Exploring the views and beliefs of parents of typically developing children about inclusion and inclusive education

Vlachou, Anastasia, Karadimou, Stella and Koutsogeorgou, Eleni (2016) Exploring the views and beliefs of parents of typically developing children about inclusion and inclusive education. Educational Research, 58 (4). pp. 384-399. ISSN 0013-1881

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Background: The inclusion of pupils with special educational needs and disabilities (SENDs) in regular classrooms has been identified as a high priority in many policy documents published by both European and international organisations. Its implementation, however, is influenced by a number of factors, some of which are directly related to the participation and attitudes of different stakeholders, including parents of typically developing children. Parents, as a social group, can act in favour of inclusion or they can support more segregated educational environments.

Purpose: The aim of this study was to explore, in a Greek context, the views and beliefs of parents of typically developing children about different aspects of the education of children with disabilities, with a particular focus on inclusion and inclusive education.

Method: Interviews were held with 40 Greek parents representing 40 typically developing school-aged children who were educated in six different primary education schools, from the broader area of central Greece. All of the children, at the time of the study, were educated in mainstream classes, in which an in-classroom support system was applied. Open-ended interview questions focused on parents’ views and beliefs about the implementation of inclusive educational programmes. Data were analysed according to the principles of an inductive data-driven approach.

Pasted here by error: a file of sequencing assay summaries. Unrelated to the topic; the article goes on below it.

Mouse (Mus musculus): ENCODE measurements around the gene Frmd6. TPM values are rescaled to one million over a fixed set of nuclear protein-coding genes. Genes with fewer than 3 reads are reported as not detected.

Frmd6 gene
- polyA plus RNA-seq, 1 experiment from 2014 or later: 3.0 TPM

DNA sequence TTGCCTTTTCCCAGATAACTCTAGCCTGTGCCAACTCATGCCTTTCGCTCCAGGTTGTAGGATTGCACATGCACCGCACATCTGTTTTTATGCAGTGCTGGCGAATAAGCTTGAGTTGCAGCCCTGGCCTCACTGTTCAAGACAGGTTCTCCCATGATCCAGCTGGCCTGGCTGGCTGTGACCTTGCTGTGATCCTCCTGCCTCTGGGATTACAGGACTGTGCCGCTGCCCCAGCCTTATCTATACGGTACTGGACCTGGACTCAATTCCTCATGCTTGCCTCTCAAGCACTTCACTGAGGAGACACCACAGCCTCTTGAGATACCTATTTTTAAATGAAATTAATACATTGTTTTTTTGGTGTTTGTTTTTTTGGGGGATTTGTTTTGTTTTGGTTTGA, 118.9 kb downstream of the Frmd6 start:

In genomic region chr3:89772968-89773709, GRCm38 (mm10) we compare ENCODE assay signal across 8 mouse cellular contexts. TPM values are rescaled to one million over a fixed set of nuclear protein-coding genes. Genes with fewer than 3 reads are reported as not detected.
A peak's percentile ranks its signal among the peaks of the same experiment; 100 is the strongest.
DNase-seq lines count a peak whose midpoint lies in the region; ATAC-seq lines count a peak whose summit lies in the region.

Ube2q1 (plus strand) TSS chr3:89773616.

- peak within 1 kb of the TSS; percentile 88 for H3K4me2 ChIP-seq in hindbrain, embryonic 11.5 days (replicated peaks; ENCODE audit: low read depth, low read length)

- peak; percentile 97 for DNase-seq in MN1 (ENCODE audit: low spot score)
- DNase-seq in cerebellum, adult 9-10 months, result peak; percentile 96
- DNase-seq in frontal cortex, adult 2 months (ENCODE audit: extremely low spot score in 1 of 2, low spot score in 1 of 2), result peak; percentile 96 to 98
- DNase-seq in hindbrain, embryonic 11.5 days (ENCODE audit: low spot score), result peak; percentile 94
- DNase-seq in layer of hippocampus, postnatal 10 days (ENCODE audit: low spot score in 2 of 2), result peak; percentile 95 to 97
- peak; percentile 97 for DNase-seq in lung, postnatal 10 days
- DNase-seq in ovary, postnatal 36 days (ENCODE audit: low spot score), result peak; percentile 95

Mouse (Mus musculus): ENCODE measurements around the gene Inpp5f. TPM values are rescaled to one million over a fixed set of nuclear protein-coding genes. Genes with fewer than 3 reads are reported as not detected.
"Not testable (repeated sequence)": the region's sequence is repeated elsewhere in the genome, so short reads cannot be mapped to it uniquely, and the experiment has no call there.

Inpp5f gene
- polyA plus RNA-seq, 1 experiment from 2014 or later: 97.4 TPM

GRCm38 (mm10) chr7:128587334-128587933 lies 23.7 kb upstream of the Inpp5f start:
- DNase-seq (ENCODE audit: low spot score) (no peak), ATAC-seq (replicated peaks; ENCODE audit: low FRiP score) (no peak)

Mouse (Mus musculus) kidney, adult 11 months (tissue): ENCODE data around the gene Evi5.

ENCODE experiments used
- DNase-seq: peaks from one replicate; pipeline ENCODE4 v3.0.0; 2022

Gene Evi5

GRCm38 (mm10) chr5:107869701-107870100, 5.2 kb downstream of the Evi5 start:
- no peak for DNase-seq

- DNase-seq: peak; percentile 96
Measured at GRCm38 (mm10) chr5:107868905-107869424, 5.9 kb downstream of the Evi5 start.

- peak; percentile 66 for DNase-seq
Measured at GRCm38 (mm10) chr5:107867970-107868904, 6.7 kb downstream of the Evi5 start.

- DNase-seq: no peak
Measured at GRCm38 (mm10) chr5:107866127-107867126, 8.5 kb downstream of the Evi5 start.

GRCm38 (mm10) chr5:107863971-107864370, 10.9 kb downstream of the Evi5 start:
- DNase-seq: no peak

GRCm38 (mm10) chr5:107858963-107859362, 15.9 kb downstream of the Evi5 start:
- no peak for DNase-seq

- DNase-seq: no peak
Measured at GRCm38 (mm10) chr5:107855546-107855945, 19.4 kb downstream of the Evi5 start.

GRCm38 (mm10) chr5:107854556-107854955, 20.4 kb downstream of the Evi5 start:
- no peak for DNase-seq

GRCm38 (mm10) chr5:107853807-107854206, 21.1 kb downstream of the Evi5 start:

Findings: The research findings indicate that most of the participant parents did not feel informed about specific school policy practices relevant to inclusive education; they were not aware of the notion of ‘inclusion’ or approached inclusion from an integrationist point of view. Within this context, they hold positive to neutral attitudes towards inclusion, on the basis that a child with SENDs can cope with the school requirements.

Conclusions: This small-scale, exploratory research study suggests the importance of informing and involving parents of typically developing children in efforts to promote more inclusive practices.

Item Type: Article
Schools and Departments: School of Law, Politics and Sociology > Sociology
Subjects: L Education > LC Special aspects of education > LC1200 Inclusive education
L Education > LC Special aspects of education > LC1390 Education of special classes of persons > LC3950 Exceptional children and youth. Special education > LC4015 Children and youth with disabilities
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Depositing User: Eleni Koutsogeorgou
Date Deposited: 13 Nov 2018 12:47
Last Modified: 13 Nov 2018 12:47
URI: http://srodev.sussex.ac.uk/id/eprint/79713
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